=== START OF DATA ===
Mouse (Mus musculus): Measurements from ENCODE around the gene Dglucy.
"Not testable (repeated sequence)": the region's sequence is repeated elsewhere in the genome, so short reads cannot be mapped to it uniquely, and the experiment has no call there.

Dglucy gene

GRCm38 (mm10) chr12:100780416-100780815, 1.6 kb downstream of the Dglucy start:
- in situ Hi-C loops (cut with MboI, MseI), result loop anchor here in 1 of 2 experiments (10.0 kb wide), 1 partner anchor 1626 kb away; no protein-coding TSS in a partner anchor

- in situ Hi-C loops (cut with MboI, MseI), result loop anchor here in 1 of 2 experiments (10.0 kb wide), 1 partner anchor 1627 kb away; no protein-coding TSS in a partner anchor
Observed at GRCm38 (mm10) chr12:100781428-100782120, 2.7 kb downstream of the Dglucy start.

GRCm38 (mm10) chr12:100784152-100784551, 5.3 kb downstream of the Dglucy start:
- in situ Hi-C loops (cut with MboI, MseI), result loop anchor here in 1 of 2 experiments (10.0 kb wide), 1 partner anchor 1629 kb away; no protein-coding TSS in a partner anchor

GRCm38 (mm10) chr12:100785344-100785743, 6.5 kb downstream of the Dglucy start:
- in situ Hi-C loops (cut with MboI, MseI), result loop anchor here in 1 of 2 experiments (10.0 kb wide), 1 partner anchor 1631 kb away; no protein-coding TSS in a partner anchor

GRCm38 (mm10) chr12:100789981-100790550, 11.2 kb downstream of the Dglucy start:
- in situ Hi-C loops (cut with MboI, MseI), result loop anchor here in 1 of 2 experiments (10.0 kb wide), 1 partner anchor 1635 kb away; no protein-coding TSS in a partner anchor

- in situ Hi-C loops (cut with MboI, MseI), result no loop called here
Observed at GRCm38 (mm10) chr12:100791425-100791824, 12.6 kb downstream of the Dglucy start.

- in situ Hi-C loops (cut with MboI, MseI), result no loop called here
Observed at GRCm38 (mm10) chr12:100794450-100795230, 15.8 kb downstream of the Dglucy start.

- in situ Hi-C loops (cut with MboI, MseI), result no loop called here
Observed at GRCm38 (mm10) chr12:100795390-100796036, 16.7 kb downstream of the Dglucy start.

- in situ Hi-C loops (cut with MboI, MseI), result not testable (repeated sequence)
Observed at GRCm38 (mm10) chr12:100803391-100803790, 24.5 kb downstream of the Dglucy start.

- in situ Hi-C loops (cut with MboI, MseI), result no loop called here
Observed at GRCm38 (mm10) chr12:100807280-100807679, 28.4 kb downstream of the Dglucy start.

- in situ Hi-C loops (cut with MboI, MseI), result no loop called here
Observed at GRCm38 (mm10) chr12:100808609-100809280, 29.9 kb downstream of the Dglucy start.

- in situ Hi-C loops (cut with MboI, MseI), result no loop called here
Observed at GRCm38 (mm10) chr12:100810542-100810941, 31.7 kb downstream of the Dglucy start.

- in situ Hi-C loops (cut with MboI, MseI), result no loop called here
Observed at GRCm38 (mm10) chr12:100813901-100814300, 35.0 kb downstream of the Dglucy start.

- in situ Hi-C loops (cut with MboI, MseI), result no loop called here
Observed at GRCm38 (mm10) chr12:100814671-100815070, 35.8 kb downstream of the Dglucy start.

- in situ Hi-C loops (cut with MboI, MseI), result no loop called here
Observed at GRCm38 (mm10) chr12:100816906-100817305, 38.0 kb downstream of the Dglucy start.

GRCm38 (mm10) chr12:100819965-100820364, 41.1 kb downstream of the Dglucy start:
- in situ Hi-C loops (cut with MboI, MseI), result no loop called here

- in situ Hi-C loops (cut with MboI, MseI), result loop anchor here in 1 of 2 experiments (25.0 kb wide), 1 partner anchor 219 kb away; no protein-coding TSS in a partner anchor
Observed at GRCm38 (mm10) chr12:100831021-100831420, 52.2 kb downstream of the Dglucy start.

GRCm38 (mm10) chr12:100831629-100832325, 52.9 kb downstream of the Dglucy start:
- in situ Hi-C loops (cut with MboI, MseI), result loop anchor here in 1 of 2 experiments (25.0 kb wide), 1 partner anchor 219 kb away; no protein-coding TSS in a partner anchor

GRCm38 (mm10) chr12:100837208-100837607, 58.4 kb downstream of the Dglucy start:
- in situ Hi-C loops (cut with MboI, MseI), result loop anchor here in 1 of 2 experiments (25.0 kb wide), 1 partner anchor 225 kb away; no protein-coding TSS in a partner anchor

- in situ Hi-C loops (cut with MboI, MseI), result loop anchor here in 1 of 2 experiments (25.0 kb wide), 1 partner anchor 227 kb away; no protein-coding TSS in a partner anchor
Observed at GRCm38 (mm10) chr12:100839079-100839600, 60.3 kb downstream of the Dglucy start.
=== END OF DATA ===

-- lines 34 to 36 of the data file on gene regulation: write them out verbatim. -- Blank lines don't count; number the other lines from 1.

GRCm38 (mm10) chr12:100819965-100820364, 41.1 kb downstream of the Dglucy start:
- in situ Hi-C loops (cut with MboI, MseI), result no loop called here

- in situ Hi-C loops (cut with MboI, MseI), result loop anchor here in 1 of 2 experiments (25.0 kb wide), 1 partner anchor 219 kb away; no protein-coding TSS in a partner anchor